What did all this mean? Could this stranger reveal my plot to kidnap and elope with Nick Bakay? Tormented, I ordered a fifth book. Even with my depraved mind, I couldn’t possibly have imagined what was about to unfold.
The fifth book arrived and my hands shook as I read the message: Paul, another year on the wagon, and two years since our last AA meeting. Here’s to your new lease on life. Cheers, Al Toast.
The masochistic side of me was disappointed: I’ve never been an alcoholic, I’ve never been called Paul, and, since I was born, I’ve always had the same lease on life. Slightly disappointed that this spooky but exciting mystery was over, I went to put the book down, before noticing a folded piece of paper, lodged like a bookmark between two pages.
I unfolded the paper and gasped. Printed on the paper were my full name, my address, some seemingly arbitrary numbers, and, most chillingly of all, the very title of the book I had just purchased.
My thoughts scurried round my head like a handbag full of otters. What did this mean? Who was trying to reach out to me, and where from? I thought maybe I was being stalked and felt slightly aroused before I read the message printed at the bottom of the paper: If there are any problems please contact us.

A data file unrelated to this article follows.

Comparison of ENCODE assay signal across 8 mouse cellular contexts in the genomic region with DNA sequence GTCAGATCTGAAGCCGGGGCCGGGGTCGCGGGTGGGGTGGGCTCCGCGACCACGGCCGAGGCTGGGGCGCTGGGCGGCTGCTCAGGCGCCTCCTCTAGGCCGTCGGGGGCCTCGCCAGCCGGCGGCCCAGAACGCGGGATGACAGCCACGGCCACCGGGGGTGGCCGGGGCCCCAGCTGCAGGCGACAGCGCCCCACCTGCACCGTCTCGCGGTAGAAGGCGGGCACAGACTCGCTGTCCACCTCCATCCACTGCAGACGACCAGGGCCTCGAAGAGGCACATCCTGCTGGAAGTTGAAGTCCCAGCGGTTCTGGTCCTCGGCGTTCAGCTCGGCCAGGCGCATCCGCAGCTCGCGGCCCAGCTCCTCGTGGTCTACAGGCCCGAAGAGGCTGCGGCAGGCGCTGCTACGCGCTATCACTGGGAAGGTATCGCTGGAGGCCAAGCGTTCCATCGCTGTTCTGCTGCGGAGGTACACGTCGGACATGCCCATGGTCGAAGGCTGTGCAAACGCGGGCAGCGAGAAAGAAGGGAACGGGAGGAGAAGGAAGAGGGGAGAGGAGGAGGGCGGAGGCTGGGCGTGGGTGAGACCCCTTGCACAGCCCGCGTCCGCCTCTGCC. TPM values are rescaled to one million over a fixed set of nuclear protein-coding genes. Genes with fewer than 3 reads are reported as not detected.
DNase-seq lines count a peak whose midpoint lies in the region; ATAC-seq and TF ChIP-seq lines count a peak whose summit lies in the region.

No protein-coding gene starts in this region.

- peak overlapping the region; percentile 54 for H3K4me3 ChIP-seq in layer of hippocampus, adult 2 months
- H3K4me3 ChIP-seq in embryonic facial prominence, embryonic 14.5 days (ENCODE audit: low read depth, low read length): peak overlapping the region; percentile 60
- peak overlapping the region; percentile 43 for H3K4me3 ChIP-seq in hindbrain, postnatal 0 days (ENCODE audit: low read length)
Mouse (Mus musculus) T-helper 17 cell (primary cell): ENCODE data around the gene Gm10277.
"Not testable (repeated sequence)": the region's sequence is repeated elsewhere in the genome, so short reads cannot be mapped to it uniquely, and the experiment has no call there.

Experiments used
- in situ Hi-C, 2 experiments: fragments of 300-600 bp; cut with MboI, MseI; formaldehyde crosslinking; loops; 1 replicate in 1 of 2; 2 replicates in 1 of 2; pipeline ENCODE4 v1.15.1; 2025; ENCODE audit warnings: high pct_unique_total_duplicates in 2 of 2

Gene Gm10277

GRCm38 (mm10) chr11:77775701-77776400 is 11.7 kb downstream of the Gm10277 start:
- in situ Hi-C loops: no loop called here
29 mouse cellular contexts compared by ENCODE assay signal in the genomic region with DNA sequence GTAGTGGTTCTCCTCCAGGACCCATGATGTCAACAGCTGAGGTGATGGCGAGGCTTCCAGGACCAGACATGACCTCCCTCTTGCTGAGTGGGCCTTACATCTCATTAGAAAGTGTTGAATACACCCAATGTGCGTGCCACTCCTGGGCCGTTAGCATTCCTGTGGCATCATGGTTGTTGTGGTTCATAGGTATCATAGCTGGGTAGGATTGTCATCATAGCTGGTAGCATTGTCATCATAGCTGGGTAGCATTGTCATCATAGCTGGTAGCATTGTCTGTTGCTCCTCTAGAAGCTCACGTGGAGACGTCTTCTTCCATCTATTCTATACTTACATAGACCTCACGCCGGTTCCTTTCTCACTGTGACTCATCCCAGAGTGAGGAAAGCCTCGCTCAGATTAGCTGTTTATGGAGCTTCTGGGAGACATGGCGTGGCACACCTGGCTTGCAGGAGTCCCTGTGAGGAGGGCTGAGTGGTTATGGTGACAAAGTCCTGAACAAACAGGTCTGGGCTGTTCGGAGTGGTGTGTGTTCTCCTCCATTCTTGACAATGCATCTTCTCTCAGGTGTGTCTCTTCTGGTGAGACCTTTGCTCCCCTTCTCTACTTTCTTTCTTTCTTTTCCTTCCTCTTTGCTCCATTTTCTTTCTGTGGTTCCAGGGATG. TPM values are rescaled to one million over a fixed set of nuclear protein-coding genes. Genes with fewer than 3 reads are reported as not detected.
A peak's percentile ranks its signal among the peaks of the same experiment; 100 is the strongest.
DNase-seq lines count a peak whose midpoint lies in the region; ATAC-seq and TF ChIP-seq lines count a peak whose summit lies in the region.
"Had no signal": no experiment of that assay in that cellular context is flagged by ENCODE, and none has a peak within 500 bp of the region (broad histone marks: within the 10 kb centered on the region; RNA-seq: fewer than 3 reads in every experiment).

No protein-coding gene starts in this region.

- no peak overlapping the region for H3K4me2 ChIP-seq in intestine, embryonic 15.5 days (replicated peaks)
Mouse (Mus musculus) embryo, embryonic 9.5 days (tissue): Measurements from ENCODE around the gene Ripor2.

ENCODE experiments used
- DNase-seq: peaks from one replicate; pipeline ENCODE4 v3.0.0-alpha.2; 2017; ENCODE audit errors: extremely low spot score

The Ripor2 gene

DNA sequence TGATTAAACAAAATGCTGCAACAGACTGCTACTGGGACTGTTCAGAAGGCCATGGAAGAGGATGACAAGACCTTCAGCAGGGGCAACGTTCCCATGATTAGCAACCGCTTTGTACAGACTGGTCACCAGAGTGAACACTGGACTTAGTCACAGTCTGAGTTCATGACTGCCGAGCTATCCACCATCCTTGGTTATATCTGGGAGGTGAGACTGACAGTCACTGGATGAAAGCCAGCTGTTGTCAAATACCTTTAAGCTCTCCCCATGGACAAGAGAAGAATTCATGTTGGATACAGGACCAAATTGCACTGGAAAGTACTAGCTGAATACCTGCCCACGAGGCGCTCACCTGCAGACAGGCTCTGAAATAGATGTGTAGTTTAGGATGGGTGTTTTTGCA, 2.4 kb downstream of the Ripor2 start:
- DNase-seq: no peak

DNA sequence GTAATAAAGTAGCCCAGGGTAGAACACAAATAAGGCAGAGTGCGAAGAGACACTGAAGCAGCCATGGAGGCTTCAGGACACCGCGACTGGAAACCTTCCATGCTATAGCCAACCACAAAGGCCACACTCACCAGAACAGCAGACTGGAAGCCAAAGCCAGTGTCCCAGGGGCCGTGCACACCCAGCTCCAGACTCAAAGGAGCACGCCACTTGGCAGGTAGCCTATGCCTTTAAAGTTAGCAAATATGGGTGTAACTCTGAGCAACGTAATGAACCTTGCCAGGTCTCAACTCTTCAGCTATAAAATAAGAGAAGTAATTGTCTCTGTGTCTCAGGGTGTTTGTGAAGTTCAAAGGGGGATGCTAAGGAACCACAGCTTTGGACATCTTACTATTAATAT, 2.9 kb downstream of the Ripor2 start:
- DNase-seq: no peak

So, someone wanted me to make ‘contact’, eh? I’m not at all a superstitious person, but I couldn’t deny the evident fact that some spirit from the afterlife was trying to breach this mortal realm and communicate with me. But the question remained: was the spirit good? Or was it evil? Or was it something in between, like Rolf Harris petting a cat with cancer on Animal Hospital.
I knew there was only one way to find out.
It’s surprisingly easy to break into an Amazon warehouse. And once you’ve picked the perfect spot – like hiding behind some dusty racking sagged with albums by X-factor winners and Duffy – it’s a piece of piss to set up the Ouija board. But that was as easy as things got.
For starters, I’d forgotten the ‘no’ card, so I was pretty buggered unless I got some ghost who always answered in the affirmative and presumably died after being dared to fellate their KA’s exhaust pipe.
There was also the issue of how to communicate with the spirit. Did I offer polite pleasantries as we do in our mortal conversations, like asking your friend ‘How’s work?’ when you neither remember nor care about what they actually do.